My Ten Years' Imprisonment/Chapter 16

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For a period of some days I continued in the same state of mind; a sort of calm sorrow, full of peace, affection, and religious thoughts. I seemed to have overcome every weakness, and as if I were no longer capable of suffering new anxiety. Fond delusion! it is man's duty to aim at reaching as near to perfection as possible, though he can never attain it here. What now disturbed me was the sight of an unhappy friend, my good Piero, who passed along the gallery within a few yards of me, while I stood at my window. They were removing him from his cell into the prison destined for criminals. He was hurried by so swiftly that I had barely time to recognise him, and to receive and return his salutation.

Poor young man! in the flower of his age, with a genius of high promise, of frank, upright, and most affectionate disposition, born with a keen zest of the pleasures of existence, to be at once precipitated into a dungeon, without the remotest hope of escaping the severest penalty of the laws. So great was my compassion for him, and my regret at being unable to afford him the slightest consolation, that it was long before I could recover my composure of mind. I knew how tenderly he was attached to every member of his numerous family, how deeply interested in promoting their happiness, and how devotedly his affection was returned. I was sensible what must be the affliction of each and all under so heavy a calamity. Strange, that though I had just reconciled myself to the idea in my own case, a sort of phrensy seized my mind when I depicted the scene; and it continued so long that I began to despair of mastering it.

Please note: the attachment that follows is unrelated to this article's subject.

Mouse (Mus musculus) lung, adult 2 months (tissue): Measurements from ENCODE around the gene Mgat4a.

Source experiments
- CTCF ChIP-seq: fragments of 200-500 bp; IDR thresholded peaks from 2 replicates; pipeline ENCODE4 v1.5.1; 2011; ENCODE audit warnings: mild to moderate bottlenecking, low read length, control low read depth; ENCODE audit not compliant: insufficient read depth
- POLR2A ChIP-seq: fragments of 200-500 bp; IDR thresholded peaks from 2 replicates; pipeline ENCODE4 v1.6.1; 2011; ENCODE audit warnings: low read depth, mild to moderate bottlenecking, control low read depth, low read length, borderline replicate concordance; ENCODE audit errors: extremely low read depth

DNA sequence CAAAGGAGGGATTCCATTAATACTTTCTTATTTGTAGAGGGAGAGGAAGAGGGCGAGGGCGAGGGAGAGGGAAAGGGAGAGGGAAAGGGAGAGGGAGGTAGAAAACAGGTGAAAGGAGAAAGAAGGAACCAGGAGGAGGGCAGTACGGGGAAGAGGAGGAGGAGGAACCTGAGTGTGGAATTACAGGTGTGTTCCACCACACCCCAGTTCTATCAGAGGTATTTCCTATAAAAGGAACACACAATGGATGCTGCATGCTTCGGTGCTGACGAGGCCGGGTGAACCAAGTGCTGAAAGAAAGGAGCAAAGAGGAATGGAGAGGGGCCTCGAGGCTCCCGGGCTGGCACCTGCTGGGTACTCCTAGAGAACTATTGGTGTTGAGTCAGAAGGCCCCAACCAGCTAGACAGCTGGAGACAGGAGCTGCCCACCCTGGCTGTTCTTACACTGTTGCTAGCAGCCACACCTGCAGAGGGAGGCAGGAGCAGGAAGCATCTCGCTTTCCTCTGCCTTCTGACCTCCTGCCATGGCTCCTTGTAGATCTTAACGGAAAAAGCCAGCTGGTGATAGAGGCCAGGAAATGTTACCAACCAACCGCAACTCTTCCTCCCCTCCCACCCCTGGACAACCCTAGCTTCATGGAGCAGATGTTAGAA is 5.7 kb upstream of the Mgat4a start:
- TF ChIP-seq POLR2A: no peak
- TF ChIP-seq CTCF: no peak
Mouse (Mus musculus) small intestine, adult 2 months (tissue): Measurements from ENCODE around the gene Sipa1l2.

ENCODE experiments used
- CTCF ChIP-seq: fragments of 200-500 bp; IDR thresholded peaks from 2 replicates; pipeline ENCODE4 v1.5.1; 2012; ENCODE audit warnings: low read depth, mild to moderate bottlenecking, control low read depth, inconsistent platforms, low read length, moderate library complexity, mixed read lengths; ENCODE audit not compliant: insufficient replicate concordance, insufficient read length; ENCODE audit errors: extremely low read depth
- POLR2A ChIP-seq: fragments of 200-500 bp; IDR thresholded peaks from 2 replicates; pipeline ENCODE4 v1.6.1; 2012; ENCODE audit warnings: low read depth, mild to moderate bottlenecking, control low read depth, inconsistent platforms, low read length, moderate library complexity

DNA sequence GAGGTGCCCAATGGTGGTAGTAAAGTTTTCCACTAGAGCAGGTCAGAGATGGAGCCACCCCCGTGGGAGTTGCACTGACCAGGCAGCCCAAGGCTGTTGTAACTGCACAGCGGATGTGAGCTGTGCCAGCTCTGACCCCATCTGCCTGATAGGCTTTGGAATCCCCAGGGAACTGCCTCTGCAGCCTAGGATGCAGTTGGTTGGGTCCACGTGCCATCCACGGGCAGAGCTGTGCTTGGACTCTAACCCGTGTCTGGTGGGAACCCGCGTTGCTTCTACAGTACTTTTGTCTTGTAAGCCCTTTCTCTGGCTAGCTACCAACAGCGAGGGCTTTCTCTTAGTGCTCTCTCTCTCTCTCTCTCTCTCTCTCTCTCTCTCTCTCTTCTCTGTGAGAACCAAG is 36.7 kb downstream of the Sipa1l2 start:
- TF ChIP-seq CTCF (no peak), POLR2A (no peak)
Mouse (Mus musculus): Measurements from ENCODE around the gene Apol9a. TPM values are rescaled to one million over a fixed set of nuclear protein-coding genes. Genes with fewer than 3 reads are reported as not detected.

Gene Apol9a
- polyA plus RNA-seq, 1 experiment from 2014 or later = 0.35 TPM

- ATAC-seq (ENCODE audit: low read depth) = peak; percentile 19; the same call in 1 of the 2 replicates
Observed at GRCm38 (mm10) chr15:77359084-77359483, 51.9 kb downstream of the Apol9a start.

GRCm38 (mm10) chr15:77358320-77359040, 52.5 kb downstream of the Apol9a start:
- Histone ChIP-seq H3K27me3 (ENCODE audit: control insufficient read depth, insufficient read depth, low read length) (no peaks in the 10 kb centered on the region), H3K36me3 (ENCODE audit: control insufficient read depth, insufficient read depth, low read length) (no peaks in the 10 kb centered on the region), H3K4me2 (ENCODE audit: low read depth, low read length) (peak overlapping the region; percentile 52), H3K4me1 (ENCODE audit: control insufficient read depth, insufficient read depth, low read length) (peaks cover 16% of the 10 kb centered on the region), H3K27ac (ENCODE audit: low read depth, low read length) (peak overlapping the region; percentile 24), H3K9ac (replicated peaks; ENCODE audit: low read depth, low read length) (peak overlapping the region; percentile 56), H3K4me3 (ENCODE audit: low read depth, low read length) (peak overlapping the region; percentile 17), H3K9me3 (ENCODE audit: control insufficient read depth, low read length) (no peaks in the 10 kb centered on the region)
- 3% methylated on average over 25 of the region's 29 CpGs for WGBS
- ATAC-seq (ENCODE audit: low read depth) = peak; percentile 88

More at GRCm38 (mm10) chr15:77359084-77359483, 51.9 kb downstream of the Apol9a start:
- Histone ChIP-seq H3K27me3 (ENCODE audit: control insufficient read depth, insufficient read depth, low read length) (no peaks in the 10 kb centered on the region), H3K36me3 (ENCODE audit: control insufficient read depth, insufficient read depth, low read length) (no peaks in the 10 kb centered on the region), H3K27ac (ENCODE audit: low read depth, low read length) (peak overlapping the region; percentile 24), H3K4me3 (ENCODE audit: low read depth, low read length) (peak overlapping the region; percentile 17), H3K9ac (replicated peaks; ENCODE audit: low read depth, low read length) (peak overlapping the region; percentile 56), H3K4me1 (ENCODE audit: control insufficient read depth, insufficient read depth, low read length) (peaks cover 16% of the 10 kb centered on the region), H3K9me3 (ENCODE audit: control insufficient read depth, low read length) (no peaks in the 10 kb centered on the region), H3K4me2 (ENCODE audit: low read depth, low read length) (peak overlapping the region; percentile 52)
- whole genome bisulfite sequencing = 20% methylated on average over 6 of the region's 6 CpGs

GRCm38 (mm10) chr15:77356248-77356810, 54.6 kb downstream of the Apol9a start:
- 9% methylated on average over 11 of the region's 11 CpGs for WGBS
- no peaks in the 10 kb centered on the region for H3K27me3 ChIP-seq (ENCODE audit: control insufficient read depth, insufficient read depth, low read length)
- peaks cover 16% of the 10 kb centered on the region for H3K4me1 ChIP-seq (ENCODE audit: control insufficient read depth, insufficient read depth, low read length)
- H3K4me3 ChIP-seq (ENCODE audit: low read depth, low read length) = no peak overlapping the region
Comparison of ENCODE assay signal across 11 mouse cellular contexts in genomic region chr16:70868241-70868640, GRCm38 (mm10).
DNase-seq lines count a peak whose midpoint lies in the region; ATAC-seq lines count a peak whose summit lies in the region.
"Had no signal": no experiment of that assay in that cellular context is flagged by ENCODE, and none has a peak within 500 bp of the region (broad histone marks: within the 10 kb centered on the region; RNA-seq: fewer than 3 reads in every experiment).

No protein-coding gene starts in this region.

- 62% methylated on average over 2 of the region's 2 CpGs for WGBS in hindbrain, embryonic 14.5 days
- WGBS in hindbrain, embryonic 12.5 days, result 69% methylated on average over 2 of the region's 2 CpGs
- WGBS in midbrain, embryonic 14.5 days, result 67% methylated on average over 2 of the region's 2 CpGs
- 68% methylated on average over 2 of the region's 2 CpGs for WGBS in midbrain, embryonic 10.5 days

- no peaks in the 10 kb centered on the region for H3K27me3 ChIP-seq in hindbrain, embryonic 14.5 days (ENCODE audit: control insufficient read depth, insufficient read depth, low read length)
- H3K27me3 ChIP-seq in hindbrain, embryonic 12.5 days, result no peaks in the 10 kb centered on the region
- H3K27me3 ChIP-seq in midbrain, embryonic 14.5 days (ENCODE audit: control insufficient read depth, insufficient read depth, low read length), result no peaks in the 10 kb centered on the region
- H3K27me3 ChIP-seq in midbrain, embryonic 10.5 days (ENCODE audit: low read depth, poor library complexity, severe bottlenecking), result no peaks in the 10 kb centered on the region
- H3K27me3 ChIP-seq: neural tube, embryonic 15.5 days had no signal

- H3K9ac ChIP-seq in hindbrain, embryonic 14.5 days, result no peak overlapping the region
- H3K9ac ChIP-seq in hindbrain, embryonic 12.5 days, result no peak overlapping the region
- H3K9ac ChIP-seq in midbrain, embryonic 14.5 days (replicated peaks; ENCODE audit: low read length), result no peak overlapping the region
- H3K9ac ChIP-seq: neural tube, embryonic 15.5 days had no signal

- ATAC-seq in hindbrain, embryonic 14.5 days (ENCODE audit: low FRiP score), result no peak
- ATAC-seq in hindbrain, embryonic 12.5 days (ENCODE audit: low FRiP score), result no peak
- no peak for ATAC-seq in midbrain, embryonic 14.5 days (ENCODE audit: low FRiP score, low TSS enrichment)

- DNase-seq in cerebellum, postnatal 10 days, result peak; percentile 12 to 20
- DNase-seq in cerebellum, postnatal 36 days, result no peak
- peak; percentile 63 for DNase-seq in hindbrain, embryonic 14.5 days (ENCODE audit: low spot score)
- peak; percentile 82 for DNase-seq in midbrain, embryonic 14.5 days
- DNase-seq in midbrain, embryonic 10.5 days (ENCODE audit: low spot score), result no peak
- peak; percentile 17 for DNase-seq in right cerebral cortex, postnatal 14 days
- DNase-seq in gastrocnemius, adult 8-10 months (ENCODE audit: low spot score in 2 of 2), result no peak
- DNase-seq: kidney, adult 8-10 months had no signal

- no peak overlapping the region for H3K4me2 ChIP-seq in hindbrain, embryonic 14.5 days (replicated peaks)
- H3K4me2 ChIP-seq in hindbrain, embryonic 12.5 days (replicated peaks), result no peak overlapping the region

Dreadful as this was, it was still but an illusion. Ye afflicted ones, who believe yourselves victims of some irresistible, heart- rending, and increasing grief, suffer a little while with patience, and you will be undeceived. Neither perfect peace, nor utter wretchedness can be of long continuance here below. Recollect this truth, that you may not become unduly elevated in prosperity, and despicable under the trials which assuredly await you. A sense of weariness and apathy succeeded the terrible excitement I had undergone. But indifference itself is transitory, and I had some fear lest I should continue to suffer without relief under these wretched extremes of feeling. Terrified at the prospect of such a future, I had recourse once more to the only Being from whom I could hope to receive strength to bear it, and devoutly bent down in prayer. I beseeched the Father of mercies to befriend my poor deserted Piero, even as myself, and to support his family no less than my own. By constant repetition of prayers like these, I became perfectly calm and resigned.